The fixes have taken me time, but I have that time because I’ve committed myself to lifelong training. I’ve learned to settle down and settle in, to accept that no matter where I go, there I am. I’ve looked around and made the personal adjustments so I can continue to do my work on (and off) the mat.

Again, the time to get started is now. Here is your starting point – whatever age and stage that is. When we embrace where and what we are and stop resisting, we can break through our mistakes and grow as people and practitioners.


For more about our larger project of cooperative Jiu-Jitsu and martial arts training, visit the Brooklyn Brazilian Jiu-Jitsu (Brooklyn BJJ) website here.

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4 Comments

  1. Joey Cruz

    Thank you for this. I’ve been feeling the same way, not trusting in myself or Jiu Jitsu, which is probably why my training sessions are frustrating for me. How do I begin the process of changing that?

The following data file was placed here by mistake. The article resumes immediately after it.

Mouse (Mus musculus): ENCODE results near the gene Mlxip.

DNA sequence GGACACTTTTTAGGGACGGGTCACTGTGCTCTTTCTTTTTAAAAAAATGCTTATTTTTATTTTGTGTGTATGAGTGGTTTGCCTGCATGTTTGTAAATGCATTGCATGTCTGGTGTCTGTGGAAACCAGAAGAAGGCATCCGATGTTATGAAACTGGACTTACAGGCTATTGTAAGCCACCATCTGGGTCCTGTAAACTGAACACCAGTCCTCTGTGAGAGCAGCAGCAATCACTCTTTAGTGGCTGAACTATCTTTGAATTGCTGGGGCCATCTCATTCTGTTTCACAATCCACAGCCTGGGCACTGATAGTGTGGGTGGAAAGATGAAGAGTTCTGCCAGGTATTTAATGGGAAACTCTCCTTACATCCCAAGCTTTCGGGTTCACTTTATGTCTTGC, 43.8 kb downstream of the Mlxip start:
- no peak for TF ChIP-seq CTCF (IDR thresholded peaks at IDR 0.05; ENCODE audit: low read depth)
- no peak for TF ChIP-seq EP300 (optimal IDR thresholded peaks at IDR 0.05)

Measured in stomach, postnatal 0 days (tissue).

• dunn & glick

      Thanks Joey. I’d say there are two things that will help. The first is (you might have guessed it) – train more. Getting into the dojo will only build more familiarity with the process and the techniques. There will always be unknowns, but you’ll be more comfortable with them.

      The next is deliberately working on your focus, so that when you’re there, you’re really *there* and not somewhere else. It starts with blocking out distractions for a short period of time and then working to get those periods longer and longer. Again, training more will be of benefit here.

      Hope these help!

    • dunn & glick

      Thanks a lot for your question Melissa. These mistakes from 30-40 often replicate themselves for practitioners at other stages as well. When we begin we don’t always have the courage to look out our shortcomings directly, so since we dance around them a little before engaging with them, they can linger.

      Understanding your age and stage is important. Keeping “the main thing the main thing” helps with cutting down distractions, which crop up no matter who you are. And finally taking the longview and not hoping for a shortcut to results, success or anything else.

      Make sense? 😉